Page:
Tuesday, 7 October 2008

Don't forget the old ways

Recently I've been spending a large part of my time writing quite a complex bit of new code to process the seismic data we acquire using our 3D chirp system (those of you who've been paying attention will remember me talking about this a little while ago). Going through this process I've become increasingly aware just how much we take for granted the insane amounts of computing power those of us in active science research have available to us.

Although the process I'm trying to accomplish (3D seismic imaging) is not in either conceptually complex, nor difficult to write as an algorithm, it is difficult to do well. This spawns from two main factors: firstly, our obsession with data redundancy leading to enormous amounts of data being pumped in at the beginning; and secondly, the complex coupling between acoustic waves and their host medium making modelling the propagation of sound in geologically complex areas mathematically expensive (equally, this can also be thought of as a problem resulting from our desire as scientists to push the limit and explore more challenging environments).

The former problem is the one I've been mainly struggling with. The nature of our system means that trying to produce an imaged volume requires the manipulation of an incredible amount of data. For an average survey you're talking about having 10 - 15 million spatial samples, each consisting of 3000 - 4000 measurements of the reflection energy recorded at different times. To image this, the data has to be converted into the Fourier (frequency) domain since the propagation of acoustic wavefronts through a medium is frequency dependent. This produces a further 1500 - 2000 data points for each time measurement, giving a total of about 1.2 x 10^14 (120 trillion) data samples to manipulate! Not to mention a windowed Fourier transform before and after!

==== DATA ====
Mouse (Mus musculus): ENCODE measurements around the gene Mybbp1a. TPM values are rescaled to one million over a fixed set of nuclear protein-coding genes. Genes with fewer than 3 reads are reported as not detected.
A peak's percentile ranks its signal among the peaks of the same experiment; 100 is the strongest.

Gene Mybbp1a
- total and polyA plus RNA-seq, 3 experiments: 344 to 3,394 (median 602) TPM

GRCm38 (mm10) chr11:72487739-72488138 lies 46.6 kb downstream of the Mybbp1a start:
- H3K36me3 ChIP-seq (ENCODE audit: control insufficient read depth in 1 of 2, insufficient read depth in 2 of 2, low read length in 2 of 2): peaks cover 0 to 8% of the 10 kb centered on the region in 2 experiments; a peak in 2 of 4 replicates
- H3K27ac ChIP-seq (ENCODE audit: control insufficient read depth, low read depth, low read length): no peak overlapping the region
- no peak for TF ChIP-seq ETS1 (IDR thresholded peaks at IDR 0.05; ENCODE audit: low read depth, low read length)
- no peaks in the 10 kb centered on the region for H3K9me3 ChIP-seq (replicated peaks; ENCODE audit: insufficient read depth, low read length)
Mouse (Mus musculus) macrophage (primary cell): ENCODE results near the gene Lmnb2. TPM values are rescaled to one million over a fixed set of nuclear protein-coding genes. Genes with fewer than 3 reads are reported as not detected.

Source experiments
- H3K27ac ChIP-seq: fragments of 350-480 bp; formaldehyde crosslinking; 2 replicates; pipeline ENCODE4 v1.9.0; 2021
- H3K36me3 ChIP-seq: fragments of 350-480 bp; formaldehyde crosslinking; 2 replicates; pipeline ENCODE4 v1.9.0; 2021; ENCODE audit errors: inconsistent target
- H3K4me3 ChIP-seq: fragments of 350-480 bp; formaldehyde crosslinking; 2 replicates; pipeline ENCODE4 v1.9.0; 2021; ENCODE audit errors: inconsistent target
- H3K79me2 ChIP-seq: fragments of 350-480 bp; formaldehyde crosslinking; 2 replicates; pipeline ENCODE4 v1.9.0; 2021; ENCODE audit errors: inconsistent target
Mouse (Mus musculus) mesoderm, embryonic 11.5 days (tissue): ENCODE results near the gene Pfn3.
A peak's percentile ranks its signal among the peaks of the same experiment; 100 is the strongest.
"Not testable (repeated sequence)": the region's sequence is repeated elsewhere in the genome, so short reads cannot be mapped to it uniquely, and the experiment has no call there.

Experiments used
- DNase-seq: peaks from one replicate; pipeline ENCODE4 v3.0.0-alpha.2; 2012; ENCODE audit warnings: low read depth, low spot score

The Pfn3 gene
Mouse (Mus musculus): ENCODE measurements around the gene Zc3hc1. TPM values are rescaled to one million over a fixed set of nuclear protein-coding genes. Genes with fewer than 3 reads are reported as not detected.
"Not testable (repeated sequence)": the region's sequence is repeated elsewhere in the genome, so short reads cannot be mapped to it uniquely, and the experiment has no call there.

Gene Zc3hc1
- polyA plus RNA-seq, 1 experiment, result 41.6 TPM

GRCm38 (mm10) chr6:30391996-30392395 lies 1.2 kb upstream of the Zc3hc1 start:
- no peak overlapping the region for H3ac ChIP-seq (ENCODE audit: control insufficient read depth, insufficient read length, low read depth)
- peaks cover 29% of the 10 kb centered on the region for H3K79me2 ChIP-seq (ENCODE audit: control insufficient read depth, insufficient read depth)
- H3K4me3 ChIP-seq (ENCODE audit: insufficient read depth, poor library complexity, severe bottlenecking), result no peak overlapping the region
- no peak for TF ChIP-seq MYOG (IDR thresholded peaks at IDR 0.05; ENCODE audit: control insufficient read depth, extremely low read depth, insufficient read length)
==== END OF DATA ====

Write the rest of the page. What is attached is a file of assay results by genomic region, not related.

When handling data on these sorts of volumes it's easy to forget that altering the location of a single calculation within the code can dramatically affect it's run time. Simple things, like moving a variable calculation out of a for loop so that it is calculated only once for each frequency component on each time series shaves, literally, days off the processing time. Equally, a clever bit of sorting of your input data can enable the application of a single calculation to time series from multiple surface locations.

These techniques are not new, as sundialsvcs pointed out in this thread on LinuxQuestions.org I recently stumbled across. There is a tendancy with the processor power and memory volumes available at increasingly reasonable prices for our coding to become more slapdash and less optimized. The application of a little thought and some of the tricks commonly employed when computers were beasts that filled entire rooms could, I think, cut swathes off our (by this I mean scientists) processing time.

Also, talk about cutting energy usage to save the environment - imagine how much greener it would make us!

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